By default, Hadoop distributions are configured to run on single machine and the Yahoo virtual machine is a good way to get going. However, the power of Hadoop comes from its inherent distributed nature and deploying distributed computing on a single machine misses its very point. For any serious processing with Hadoop, you’ll need many more machines. Amazon’s Elastic Compute Cloud (EC2) is perfect for this. An alternative option to running Hadoop on EC2 is to use the Cloudera distribution. And of course, you can set up your own cluster of Hadoop by following the Apache instructions. Resources

There is a large active developer community who created many scripted languages such as HBaseHivePig and others). Cloudera, has a supported distribution.e it even easier for business analysts to use Hadoop.

Friday, June 01, 2012

Cloud Slam '12, May 31 2012. A personal view

One of the first nice impressions is to park your car in South San Francisco Convention Center at about 20 yards from the main entrance. Once inside no crowded registration booth, in less than a minute, one has the badge. This is small, but most quality cloud personalities and cloud  people are there.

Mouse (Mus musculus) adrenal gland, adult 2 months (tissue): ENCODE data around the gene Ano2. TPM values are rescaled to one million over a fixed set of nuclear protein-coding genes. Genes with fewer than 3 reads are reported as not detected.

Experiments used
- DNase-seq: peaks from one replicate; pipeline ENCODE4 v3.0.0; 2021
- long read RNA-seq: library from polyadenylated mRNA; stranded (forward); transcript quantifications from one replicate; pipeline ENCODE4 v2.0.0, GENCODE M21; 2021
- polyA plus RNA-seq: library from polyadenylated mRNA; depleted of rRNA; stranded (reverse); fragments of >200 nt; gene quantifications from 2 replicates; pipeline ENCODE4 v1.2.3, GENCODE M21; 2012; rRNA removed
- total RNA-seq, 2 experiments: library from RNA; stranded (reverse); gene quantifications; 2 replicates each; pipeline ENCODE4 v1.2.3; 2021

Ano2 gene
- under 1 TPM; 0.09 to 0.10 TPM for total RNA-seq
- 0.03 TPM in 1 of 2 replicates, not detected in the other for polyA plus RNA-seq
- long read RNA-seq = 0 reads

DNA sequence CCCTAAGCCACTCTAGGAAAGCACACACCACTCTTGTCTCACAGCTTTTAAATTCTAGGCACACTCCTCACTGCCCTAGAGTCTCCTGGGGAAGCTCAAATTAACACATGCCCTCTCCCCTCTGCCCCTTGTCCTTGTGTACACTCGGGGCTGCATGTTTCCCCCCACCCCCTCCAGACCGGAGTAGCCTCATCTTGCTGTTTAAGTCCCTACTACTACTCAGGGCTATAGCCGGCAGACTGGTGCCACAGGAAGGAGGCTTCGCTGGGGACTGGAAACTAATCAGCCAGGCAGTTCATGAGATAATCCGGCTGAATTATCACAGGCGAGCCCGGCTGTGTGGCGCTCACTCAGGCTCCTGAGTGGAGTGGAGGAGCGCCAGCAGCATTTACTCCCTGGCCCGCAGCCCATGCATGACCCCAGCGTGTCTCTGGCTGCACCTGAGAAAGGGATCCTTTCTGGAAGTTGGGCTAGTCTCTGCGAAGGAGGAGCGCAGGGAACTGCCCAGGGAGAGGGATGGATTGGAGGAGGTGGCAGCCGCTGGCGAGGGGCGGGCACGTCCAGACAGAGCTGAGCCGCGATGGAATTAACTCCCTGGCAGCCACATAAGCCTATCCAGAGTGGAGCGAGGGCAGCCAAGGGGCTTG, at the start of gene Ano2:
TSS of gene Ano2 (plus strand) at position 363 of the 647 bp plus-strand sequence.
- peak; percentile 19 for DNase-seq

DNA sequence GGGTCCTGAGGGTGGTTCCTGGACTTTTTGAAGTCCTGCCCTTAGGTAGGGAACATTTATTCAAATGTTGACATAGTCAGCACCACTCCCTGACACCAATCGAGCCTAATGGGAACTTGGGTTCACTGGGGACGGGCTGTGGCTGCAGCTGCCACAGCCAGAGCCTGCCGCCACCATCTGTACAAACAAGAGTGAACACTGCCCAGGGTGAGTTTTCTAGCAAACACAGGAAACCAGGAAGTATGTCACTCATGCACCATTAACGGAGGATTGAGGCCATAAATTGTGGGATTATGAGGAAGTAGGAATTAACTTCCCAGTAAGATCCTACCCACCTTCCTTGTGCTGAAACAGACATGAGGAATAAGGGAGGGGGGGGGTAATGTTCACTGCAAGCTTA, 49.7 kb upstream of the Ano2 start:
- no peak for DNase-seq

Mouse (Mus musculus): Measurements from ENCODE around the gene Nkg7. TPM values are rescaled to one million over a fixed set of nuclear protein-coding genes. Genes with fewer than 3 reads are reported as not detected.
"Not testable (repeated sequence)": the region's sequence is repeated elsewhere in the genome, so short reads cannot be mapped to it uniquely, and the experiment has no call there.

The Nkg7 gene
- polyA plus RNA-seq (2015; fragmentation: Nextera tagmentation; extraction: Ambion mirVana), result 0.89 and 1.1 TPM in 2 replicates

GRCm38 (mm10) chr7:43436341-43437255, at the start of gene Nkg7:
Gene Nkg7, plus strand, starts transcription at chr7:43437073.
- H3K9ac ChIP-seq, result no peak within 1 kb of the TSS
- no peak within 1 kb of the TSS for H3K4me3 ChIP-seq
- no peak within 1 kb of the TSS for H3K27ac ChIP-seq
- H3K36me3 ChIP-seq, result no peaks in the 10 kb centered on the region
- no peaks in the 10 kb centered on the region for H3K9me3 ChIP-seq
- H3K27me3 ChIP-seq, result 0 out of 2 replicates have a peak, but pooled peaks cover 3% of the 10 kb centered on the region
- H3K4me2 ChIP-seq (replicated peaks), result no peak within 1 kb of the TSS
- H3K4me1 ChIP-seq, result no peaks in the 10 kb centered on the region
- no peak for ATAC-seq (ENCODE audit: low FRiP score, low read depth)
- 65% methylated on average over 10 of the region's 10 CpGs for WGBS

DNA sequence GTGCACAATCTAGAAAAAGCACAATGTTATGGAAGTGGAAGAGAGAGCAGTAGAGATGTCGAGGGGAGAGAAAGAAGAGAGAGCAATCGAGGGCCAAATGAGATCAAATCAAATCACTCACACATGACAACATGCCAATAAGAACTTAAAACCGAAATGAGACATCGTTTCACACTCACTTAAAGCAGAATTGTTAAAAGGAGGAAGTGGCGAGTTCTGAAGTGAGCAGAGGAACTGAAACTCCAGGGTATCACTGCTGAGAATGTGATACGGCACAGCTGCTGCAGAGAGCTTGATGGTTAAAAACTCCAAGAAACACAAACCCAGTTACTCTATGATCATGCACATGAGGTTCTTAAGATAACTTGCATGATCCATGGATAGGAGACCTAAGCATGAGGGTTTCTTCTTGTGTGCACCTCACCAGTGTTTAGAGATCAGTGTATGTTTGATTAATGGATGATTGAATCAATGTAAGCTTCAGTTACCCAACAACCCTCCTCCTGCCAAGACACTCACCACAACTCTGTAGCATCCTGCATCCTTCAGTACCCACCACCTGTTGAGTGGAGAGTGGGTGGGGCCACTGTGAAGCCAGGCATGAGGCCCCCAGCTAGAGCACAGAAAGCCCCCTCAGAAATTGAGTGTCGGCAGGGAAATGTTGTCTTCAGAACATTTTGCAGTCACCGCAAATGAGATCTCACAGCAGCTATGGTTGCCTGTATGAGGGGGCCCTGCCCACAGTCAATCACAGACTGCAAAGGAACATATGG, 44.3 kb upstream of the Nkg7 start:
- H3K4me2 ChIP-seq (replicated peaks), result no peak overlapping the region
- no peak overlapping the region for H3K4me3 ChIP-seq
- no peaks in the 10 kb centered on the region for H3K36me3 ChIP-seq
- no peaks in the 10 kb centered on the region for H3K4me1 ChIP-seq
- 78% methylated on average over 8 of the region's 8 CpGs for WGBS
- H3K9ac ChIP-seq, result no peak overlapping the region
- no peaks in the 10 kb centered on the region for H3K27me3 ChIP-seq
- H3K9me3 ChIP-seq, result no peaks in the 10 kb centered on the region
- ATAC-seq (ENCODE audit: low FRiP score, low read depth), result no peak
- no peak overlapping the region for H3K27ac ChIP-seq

Cloud Slam is already four years old, but it now started with an actual exhibition booth. There is nothing like  face to face meetings, as our Gigaom gurus observe.

Khazret Sapenov
Khazret Sapenov is soul of Cloud Slam. He comes from what I call the  Bohemian cloud movement from Toronto, Canada. This is an analogy to the Paris'  Montparnasse - which became famous at the beginning of the 20th century, referred to as les AnnĂ©es Folles (the Crazy Years), when it was the heart of intellectual and artistic life in Paris.

One of the other group members is  Reuven Cohen who founded Enomaly, now part of Virtustream and  has widely read cloud column in Forbes magazine

Reuven Cohen
 I sat next to Khazret in the presentation of Michael McCarthy, VP of Cloud Services at IBM. You can see his presentation on streaming live, day 2, 1:00 pm video. The first thing noticeable he said he was a 26 years IBM veteran. IBM still builds people's careers, in a classic way. When Michael joined IBM, Sun Micro was 3 years old, Google, Yahoo, Facebook and did not exist yet. Now he was talking to an audience of self employed and startups. He admitted IBM is the not the only cloud technology available to IT world wide. They are open to 3rd parties. He subtly addressed CIO fears. Did you think about security? Do you know which applications to migrate to cloud first? He said IBM RC2 (Research Compatibility Cloud) tests all the applications recommended as cloud compatible